Blinken’s regional tour was supposed to convince the US allies that, although a deal with Iran is underway, it will in no way affect the security paradigms of the region. His visit had nothing to do with the rights of Palestinian, the opening of the US consulate in East Jerusalem, or anything else. Blinken had two things in mind: keeping control over the US regional allies and gaining more support from the Arabs in the US’s attempt to strangle the Russian economy. It is quite obvious that he failed in both directions. Most participants of the summit do not share the US’s position on Russia’s special operation in Ukraine. While the UAE Foreign Minister Sheikh Abdullah bin Zayed Al Nahyan was visiting Moscow, many Arab leaders also maintained friendly relations with the Russian President Vladimir Putin, demonstrating understanding of the Russian interpretation of events in Ukraine and declining the rude anti-Russian position of the West. It would be an exaggeration to think that the Negev summit helped the US achieve its immediate goals. The reality is that the US is more concerned about the completion of the deal with Iran than about the burning security issues of its regional partners. This is related to the great geopolitical game of the West, in which the struggle against Russia and China occupies much more space than the relationship between the western nations, in particular the United States, with the Arab world.

It is not surprising that Arab countries have been saying that Biden’s policy is harmful, first of all, for the United States itself.  As the Middle East specialist Khaled Abu Tuame from the Gatestone Institute says, the crisis that has arisen between Washington and the Arab countries is so deep that it may take years, if not decades, to repair the damage done to US interests in the Middle East. Many Arabs continue to express disappointment with Biden’s policy in the Middle East, especially with regard to the destabilization of security and stability in Arab countries that used to see the United States as a reliable and trustworthy ally.  These Arabs say that President Joe Biden uses the same approach as the ex-President Barack Obama, who preferred to conclude a nuclear deal with Iran at the expense of Washington’s Arab friends and allies in the Middle East.  The Arabs further claim that Biden’s policy and actions are harmful not only for US’s allies, but also for US interests.

Saudi journalist Abdul-Aziz Alhames told Al-Ahram Weekly that the current events are an opportunity to clearly see the “indifference” of the United States to the region. He said there was a need for Gulf energy export to help Europe become less dependent on Russian oil and gas. But Saudi Arabia and the UAE did not pay heed to Biden’s calls to increase oil production for smoothing the prices, and they fulfilled their long-standing obligations under the agreement with Russia and other non-OPEC producers to stabilize global energy markets. The Gulf states have been expanding their relations with Russia and China, and Saudi Arabia and the UAE are disappointed with the fact that the US ignores Iranian-backed Houthi rebels attacking them in Yemen. “The actions in the Persian Gulf show the West’s indifference to Arabs’ concerns about Iran, threats from Yemen and other problems, as well as the corresponding reaction of the Arabs to these actions by Washington,” Alhames said. “The current energy crisis has provoked these steps taken by the Gulf countries who are seeking to get more benefits and concessions, in particular, from the United States.”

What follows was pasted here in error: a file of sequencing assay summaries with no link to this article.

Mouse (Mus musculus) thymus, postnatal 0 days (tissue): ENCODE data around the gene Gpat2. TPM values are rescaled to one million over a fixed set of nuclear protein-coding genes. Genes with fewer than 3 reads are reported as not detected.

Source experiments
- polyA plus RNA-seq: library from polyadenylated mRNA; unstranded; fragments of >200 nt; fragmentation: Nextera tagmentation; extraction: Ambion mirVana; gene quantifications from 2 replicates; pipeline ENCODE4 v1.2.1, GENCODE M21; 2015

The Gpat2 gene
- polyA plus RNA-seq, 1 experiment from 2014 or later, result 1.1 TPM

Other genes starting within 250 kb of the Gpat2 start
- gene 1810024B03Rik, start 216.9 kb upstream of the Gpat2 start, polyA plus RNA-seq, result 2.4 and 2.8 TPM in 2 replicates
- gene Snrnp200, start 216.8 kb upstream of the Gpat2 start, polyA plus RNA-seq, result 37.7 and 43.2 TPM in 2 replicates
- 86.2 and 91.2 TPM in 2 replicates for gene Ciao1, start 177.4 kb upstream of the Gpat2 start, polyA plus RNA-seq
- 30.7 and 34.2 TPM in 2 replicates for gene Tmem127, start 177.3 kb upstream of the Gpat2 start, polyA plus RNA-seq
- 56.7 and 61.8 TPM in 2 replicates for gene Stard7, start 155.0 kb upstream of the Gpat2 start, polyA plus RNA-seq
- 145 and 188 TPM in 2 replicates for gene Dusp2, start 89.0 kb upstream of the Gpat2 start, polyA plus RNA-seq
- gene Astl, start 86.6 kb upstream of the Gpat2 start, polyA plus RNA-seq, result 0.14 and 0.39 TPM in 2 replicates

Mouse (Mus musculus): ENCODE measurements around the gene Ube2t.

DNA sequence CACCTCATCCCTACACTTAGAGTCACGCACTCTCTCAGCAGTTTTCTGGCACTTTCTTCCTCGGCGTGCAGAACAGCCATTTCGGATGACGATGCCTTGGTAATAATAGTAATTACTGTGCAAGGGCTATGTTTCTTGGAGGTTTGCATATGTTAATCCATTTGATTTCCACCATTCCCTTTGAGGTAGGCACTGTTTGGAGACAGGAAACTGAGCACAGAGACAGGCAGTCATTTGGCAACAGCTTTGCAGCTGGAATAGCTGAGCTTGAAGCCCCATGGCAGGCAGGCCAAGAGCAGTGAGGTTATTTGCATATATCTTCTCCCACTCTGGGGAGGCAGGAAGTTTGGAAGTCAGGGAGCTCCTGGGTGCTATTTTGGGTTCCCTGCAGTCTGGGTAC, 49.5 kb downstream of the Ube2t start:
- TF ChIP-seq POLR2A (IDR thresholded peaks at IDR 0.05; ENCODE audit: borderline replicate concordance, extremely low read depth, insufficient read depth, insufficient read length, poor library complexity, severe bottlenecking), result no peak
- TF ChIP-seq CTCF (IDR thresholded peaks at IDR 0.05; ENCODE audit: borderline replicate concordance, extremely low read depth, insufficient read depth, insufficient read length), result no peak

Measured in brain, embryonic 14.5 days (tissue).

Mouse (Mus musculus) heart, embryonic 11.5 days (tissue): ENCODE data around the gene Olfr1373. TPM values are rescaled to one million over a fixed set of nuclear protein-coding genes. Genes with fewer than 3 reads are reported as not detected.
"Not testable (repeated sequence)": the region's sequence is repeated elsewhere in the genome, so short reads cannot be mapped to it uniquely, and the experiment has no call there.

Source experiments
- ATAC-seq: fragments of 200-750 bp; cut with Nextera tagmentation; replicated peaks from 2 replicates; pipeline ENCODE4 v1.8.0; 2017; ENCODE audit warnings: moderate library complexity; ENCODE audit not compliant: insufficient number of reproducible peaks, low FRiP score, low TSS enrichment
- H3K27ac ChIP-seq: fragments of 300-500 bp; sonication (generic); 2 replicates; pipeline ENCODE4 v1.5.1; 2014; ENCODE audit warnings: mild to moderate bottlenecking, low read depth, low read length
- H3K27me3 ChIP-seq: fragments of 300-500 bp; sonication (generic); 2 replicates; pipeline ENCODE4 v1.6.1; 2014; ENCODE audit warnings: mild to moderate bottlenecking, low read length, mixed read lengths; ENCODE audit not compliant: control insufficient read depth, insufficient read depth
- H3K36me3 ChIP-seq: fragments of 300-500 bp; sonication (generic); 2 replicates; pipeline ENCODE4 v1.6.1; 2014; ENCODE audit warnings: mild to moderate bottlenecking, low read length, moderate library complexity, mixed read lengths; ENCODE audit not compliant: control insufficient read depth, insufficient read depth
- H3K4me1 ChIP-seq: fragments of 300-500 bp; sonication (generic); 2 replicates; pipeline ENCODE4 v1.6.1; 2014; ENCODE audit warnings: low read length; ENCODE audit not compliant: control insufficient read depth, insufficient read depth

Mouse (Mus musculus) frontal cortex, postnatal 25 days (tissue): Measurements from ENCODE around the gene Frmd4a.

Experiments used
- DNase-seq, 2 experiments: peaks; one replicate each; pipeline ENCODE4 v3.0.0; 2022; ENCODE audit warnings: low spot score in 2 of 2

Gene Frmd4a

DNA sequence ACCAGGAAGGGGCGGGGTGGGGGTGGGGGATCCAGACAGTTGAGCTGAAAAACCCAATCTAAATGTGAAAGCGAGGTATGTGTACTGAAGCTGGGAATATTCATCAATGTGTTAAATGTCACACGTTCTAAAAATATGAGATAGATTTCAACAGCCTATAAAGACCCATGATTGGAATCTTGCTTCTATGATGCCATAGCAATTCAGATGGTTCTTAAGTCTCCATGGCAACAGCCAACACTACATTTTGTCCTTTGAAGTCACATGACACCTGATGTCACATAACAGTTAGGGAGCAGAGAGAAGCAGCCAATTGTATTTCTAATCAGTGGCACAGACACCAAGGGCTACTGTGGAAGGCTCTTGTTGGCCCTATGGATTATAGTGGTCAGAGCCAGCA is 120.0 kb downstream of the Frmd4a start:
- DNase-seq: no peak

Being rich with gas, Qatar chose a different way, and it has already been a success by concluding a profitable gas deal with Germany, which it has been preparing for a year. Qatar’s relationship with Iran also brings this country closer to the Biden’s administration in such an area as the resumption of the nuclear deal with Tehran, which gives Doha the title of “the main non-NATO ally of the United States.” However, as events show, Qatar is still seeking to share the common position of the Gulf countries, as it settled down the conflict relations with those countries, which had lasted for several years. Qatar no longer wants to push its luck and take any separatist actions in the economy and in politics.

In other words, the Arab countries themselves are actively looking for ways to create new alliances in order not only to resist the frenzied pressure of the United States, but also to outline the foundations of a new policy in a world that is changing at a tremendous pace. Not only the favorable prospects for their further development, but the very life and prosperity of the people of these countries will depend on how soon and well thought-out the Arab countries will build their new relations.

By Viktor Mikhin
Source: New Eastern Outlook